Sic Em
2005-01-28 14:20
by Alex Belth

Jay Jaffe, the Peter Finch of baseball bloggers, looks at what the Yankees have done this off-season, and well, it makes him sick. Dayn Perry thinks the Bombers have done a poor job too, and I know that Steven Goldman, Cliff Corcoran and Larry Mahnken aren't wild about what's been going on in the Bronx either. But nobody goes for the jugular quite like Jaffe. Kick em in the grill, Jay.

Giambo Speaks! (Sort of)
2005-01-28 09:18
by Alex Belth

I got a late start this morning and the sun was up by the time I was walking east on 231st street to the subway. The streets looked virtually white in the sunshine. As clusters of people waddled their way down the street, wonderfully long and narrow shadows were cast behind them. The shadows must have been three or four times longer than a persons actual size. When I got on the train, I read a bit in the Times about Jason Giambi. Talk about a guy with a long shadow. According to Tyler Kepner:

Giambi has finally made contact with Yankees General Manager Brian Cashman.

"I've had good conversations with him," Cashman said yesterday. "He's doing well, working hard, and all his medicals are good. We're looking forward to him returning and having a lot to prove."

In other Yankee news--and boy, there hasn't been much to talk about in the past few weeks--utility man Damian Rolls has been offered a minor-league contract, and the team is close to offering a similar deal to Doug Glanville, to serve as a back up outfielder.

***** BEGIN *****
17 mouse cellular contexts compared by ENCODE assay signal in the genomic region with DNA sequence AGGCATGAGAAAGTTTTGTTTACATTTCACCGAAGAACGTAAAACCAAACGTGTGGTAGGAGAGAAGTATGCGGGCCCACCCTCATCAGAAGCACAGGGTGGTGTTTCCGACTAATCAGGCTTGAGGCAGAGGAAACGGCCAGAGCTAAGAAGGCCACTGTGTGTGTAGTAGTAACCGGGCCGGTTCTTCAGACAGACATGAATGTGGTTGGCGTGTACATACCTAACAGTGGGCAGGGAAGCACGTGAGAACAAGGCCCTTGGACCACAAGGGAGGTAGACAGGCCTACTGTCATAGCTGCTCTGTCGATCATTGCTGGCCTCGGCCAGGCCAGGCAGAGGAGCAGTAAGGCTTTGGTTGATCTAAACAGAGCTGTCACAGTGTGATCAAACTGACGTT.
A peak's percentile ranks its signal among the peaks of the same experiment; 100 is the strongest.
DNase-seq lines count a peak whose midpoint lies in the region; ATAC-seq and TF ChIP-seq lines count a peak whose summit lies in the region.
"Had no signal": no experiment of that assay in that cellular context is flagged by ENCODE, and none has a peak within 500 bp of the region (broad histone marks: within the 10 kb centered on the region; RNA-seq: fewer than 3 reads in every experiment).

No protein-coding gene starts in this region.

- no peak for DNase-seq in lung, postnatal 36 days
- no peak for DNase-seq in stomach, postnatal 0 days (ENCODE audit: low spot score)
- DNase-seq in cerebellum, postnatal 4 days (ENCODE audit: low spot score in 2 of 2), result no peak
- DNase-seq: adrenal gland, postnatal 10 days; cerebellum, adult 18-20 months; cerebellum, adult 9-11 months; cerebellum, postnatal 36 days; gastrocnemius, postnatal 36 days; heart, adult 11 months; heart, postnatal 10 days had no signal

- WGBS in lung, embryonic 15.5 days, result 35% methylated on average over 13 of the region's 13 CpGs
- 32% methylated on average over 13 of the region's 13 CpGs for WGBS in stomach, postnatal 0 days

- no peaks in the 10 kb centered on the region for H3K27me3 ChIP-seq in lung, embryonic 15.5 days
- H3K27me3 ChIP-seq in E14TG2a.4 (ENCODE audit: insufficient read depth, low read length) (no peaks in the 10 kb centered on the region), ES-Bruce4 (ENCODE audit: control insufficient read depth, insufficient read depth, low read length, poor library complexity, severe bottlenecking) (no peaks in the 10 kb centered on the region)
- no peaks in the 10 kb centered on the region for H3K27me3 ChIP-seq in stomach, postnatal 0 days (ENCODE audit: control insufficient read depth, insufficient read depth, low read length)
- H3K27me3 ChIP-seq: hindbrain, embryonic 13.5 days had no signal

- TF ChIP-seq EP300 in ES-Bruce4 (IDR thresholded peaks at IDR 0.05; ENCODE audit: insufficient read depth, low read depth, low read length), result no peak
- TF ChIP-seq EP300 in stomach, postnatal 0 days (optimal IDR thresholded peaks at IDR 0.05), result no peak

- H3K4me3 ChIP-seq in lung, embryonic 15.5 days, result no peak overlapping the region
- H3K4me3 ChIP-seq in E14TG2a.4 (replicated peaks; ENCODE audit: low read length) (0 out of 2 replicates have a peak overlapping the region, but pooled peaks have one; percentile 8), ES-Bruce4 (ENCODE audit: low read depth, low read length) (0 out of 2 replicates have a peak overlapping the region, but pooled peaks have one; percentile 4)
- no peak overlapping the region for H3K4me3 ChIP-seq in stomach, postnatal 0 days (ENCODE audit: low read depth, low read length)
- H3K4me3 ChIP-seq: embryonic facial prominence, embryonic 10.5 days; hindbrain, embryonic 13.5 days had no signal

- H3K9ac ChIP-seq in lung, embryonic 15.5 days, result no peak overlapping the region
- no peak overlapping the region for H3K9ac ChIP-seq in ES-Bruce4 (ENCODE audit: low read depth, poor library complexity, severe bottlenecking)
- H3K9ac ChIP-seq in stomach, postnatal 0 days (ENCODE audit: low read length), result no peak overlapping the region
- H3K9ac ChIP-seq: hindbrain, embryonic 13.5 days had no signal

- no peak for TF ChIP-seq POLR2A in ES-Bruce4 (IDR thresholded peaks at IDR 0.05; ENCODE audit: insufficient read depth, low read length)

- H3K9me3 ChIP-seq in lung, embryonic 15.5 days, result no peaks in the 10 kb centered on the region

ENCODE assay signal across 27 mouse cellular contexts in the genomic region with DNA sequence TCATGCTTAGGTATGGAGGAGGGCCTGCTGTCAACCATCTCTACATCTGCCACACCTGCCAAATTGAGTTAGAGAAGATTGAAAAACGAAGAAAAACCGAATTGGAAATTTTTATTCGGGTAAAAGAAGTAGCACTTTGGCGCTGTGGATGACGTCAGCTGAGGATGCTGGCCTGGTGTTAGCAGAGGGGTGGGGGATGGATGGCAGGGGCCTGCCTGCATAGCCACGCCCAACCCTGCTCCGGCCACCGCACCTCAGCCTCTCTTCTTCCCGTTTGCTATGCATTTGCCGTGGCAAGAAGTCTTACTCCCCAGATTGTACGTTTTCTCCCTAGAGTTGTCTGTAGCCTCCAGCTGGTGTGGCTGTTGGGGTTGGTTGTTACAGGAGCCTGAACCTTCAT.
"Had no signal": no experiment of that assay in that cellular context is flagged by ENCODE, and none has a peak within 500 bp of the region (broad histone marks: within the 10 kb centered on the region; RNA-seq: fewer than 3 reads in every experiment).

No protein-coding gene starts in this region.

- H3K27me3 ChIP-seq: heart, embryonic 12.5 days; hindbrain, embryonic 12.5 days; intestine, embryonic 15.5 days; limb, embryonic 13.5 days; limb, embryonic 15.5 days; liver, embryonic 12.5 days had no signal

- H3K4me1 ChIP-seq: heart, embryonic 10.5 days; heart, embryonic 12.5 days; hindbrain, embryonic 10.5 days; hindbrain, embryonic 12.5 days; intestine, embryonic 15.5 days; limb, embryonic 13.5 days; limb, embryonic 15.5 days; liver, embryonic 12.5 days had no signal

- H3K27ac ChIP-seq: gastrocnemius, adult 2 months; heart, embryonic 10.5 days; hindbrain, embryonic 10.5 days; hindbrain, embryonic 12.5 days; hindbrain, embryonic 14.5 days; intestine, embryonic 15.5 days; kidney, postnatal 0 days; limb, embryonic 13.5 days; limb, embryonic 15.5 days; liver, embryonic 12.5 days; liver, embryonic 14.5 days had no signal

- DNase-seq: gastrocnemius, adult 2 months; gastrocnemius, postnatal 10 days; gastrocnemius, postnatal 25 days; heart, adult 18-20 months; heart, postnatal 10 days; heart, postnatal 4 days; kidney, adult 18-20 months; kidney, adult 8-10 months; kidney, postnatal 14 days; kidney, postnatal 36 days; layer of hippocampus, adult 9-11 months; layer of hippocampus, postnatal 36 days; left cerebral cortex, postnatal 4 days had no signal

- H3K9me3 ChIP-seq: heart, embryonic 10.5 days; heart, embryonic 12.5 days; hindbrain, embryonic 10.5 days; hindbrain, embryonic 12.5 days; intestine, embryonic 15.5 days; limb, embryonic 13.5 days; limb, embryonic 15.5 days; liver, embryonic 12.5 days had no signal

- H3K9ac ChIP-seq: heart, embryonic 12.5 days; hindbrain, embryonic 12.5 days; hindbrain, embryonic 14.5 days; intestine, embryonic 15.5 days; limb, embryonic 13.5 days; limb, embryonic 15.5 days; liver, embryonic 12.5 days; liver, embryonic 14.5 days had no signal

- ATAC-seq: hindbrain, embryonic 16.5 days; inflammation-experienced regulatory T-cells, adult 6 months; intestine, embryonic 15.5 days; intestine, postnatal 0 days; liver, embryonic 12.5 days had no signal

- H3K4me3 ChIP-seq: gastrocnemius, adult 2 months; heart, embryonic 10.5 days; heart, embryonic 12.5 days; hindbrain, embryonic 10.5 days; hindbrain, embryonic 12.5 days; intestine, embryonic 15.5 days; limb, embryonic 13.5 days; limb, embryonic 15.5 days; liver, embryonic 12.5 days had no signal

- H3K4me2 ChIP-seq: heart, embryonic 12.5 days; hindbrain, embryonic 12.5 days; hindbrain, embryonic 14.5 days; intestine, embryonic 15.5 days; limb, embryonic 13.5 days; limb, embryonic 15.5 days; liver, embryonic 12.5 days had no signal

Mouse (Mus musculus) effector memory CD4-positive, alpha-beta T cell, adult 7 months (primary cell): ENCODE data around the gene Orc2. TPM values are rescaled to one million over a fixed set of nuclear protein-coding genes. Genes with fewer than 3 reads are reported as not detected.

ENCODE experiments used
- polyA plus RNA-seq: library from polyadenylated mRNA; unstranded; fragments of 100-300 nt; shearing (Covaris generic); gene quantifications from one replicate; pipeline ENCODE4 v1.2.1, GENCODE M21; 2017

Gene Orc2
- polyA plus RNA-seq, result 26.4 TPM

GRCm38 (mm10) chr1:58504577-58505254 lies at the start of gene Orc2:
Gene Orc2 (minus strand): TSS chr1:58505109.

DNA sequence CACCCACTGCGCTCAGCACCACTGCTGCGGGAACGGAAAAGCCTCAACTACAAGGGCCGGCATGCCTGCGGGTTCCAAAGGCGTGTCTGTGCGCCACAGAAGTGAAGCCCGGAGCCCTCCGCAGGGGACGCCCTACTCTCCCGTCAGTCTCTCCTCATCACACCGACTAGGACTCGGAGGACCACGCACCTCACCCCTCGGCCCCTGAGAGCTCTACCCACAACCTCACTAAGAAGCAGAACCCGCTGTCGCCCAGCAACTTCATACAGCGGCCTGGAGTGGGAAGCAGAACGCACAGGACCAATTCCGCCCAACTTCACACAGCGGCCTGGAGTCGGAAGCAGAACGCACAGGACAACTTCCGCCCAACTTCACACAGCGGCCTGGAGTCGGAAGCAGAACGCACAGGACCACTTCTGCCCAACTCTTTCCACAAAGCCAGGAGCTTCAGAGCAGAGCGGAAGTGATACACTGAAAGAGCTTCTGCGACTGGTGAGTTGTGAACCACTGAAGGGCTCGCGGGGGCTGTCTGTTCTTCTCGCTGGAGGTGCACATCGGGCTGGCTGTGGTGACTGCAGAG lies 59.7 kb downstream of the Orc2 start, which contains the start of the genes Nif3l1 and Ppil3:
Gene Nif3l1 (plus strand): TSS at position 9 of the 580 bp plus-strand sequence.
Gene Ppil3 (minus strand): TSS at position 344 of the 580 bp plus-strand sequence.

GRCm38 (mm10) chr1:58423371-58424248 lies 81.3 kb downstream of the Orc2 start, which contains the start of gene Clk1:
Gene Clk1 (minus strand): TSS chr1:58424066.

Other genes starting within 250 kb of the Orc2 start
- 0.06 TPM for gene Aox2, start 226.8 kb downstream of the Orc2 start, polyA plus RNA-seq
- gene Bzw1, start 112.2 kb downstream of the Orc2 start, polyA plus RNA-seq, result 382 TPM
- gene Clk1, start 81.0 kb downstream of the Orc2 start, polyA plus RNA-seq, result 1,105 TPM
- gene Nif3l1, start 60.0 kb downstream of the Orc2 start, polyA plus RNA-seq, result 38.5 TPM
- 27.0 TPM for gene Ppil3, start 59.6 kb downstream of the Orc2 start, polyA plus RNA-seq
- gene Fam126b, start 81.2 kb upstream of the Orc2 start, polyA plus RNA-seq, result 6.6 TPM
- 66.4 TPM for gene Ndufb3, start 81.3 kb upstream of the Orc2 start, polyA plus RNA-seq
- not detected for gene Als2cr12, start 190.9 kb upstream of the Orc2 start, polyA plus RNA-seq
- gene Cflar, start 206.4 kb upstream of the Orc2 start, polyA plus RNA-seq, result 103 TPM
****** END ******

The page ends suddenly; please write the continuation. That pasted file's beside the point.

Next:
Minky Dinky Dog
2005-01-27 08:35
by Alex Belth

Carlos Delgado goes to the Fish unt the Mets get Minky. Happy?

Soul Train
2005-01-26 13:36
by Alex Belth

On the way home yesterday evening, I was listening to my walkman and reading print-outs from Baseball Prospectus on the 1 train, when, at 86th street, I heard a commotion. It was coming from my left so I pulled the left earphone away from my ear and I heard a man talking loudly, and sternly. Like many New Yorkers, I’ve grown numb to the pleas of panhandlers (and there are far fewer homeless people on the trains than there was ten, fifteen years ago). Sometimes I listen to their stories and give them some change, sometimes I don’t. I’m more inclined to dig into my pockets to the musicians who make their way through the cars.
A middle-aged, dark skinned man stood in the middle of the train. He had a beard, and was missing several teeth. He wore a wool cap and a large sweater, and had a fanny back strapped to his waist. A clear, plastic bag dangled from his right hand. I only caught the tail end of what he was saying, “…in the hospital and I’m trying to feed my kids.” With him were three children, the youngest of which, couldn’t have been older than five or six. The young boy was light-skinned, and looked as if he had been riding the trains all day. He was dressed for the cold and had a knapsack hanging off of his shoulders. In his right hand was a clear plastic bag. The father—or was he some kind of Fagan?--was standing in the middle of the subway car and instructed the youngest to come toward my end of the train.

I felt a rush of emotion. I felt angry that this man had his kids out on the train hustling for money. There was another boy, also light-skinned, with round-glasses and a delicate face standing a few feet away from the man. He must have been about twelve. And there was a girl too. She was darker, and big, probably thirteen or fourteen. I wondered what the kids were feeling, if they felt humiliated and shamed. Or if it was just me projecting those feelings onto them.